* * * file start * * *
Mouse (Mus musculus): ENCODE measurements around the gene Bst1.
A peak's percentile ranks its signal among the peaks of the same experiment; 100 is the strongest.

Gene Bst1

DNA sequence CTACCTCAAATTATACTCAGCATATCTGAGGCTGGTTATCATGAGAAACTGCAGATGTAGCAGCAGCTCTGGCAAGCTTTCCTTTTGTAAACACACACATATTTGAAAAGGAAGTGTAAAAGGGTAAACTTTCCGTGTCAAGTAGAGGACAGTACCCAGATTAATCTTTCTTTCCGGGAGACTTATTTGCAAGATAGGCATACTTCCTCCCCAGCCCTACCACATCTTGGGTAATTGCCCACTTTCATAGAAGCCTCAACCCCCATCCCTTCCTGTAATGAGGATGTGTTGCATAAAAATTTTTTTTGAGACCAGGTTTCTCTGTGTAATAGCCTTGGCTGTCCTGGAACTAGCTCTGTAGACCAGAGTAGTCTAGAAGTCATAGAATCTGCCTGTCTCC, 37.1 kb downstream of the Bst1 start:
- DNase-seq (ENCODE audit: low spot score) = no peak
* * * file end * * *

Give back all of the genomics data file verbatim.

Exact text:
Mouse (Mus musculus): ENCODE measurements around the gene Bst1.
A peak's percentile ranks its signal among the peaks of the same experiment; 100 is the strongest.

Gene Bst1

DNA sequence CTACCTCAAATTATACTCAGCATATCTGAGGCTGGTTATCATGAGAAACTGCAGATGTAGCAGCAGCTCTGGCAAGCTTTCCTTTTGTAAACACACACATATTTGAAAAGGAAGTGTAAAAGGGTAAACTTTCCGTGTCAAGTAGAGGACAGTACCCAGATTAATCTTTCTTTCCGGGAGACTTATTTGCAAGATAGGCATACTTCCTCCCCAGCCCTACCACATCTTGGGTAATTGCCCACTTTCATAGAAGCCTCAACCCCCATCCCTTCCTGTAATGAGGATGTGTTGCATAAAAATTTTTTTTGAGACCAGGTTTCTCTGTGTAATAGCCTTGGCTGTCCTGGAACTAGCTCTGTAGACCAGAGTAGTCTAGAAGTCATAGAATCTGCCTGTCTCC, 37.1 kb downstream of the Bst1 start:
- DNase-seq (ENCODE audit: low spot score) = no peak